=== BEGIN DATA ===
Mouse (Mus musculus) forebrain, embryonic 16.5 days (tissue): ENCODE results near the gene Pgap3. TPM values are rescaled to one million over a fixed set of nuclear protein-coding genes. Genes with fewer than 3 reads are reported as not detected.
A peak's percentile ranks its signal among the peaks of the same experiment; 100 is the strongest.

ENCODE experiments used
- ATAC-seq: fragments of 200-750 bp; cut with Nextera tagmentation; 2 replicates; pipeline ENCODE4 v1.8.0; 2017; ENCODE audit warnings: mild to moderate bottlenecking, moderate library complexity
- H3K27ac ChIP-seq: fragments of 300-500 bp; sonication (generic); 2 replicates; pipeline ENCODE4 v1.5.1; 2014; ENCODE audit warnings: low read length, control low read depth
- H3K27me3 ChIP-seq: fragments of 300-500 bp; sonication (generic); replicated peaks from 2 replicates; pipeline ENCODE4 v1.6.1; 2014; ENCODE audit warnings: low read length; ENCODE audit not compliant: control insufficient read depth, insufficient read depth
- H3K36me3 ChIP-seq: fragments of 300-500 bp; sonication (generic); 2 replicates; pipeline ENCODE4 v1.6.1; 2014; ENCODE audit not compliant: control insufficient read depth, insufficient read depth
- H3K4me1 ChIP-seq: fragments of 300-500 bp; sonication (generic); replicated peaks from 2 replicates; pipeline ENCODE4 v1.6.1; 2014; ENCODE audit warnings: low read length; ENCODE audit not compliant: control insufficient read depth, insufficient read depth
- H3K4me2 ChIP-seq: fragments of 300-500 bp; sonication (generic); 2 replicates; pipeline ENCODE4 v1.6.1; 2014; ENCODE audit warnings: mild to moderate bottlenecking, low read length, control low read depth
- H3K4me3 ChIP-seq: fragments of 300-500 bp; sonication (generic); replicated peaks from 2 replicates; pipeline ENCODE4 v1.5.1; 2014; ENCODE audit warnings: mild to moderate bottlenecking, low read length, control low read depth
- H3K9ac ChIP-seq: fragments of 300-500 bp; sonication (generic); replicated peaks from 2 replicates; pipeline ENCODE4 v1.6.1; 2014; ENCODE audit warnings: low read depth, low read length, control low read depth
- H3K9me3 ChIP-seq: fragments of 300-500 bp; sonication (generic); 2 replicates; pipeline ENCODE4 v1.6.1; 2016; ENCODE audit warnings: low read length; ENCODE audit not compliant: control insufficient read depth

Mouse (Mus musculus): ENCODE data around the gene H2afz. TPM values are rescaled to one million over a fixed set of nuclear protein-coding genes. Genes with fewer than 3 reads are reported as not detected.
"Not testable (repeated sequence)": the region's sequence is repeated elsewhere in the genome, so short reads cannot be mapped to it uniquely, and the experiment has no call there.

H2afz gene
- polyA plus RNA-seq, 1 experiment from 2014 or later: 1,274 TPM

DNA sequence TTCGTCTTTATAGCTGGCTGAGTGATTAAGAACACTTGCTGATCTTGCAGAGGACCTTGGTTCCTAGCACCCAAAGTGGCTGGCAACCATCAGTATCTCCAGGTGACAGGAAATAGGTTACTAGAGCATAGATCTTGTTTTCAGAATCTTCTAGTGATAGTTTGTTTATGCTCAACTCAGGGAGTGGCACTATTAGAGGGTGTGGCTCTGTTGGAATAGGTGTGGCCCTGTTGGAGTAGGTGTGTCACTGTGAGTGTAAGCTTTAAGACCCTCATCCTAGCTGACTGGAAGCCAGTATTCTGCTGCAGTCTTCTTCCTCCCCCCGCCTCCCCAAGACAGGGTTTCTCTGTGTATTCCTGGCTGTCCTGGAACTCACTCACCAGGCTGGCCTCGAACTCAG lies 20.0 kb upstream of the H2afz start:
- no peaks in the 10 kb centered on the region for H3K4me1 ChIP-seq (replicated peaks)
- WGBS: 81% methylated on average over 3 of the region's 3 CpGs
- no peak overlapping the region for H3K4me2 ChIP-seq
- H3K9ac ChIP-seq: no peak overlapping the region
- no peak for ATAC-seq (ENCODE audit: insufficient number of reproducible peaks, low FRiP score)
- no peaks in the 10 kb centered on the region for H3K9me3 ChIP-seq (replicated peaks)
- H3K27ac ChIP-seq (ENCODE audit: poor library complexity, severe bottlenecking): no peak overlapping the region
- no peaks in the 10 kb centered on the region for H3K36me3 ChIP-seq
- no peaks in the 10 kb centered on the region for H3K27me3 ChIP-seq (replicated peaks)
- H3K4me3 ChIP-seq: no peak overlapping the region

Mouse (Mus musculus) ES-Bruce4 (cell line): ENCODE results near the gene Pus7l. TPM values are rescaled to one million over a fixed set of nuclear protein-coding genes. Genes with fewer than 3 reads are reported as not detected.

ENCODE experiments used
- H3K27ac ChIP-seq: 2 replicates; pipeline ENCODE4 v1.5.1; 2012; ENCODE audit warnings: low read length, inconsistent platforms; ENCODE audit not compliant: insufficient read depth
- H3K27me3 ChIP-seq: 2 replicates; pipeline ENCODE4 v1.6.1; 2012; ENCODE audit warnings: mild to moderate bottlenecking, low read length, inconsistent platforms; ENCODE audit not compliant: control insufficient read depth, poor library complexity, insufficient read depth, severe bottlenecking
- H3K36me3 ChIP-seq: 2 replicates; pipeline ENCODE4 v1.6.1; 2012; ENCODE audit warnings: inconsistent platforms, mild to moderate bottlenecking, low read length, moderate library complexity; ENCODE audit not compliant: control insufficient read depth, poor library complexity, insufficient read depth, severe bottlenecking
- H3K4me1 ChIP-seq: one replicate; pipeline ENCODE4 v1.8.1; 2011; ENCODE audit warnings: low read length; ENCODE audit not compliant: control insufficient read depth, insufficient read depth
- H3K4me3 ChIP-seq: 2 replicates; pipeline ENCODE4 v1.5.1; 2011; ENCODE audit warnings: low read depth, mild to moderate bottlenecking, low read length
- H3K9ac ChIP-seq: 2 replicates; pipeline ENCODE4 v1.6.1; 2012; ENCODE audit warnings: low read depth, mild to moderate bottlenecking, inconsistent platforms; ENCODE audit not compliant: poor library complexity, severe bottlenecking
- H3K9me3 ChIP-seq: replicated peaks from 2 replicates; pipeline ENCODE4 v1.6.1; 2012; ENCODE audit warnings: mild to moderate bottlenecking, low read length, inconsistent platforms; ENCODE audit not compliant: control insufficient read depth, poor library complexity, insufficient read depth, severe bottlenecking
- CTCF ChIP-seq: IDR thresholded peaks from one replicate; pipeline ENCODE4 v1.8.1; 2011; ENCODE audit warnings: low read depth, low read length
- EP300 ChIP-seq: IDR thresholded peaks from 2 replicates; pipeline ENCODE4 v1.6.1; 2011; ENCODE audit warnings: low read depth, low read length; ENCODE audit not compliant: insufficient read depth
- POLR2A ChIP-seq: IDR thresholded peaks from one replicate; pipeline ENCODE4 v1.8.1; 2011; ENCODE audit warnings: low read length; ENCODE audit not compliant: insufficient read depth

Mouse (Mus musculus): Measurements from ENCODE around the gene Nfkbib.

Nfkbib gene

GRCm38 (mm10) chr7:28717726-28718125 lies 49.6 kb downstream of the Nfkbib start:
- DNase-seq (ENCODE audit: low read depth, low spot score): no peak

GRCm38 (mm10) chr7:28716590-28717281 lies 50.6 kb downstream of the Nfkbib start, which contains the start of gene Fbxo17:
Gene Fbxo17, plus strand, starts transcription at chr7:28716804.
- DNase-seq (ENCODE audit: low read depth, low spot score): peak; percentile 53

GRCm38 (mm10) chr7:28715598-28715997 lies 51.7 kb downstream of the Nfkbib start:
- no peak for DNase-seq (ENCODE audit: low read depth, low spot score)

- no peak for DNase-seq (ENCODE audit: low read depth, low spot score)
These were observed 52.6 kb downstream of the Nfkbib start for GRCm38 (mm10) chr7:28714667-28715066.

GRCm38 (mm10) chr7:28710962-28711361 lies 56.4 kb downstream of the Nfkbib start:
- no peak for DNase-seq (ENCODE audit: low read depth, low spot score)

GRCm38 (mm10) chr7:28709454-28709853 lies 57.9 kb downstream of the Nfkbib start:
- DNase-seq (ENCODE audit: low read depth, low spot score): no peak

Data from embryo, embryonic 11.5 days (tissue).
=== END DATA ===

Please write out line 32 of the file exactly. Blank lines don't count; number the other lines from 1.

- H3K36me3 ChIP-seq: 2 replicates; pipeline ENCODE4 v1.6.1; 2012; ENCODE audit warnings: inconsistent platforms, mild to moderate bottlenecking, low read length, moderate library complexity; ENCODE audit not compliant: control insufficient read depth, poor library complexity, insufficient read depth, severe bottlenecking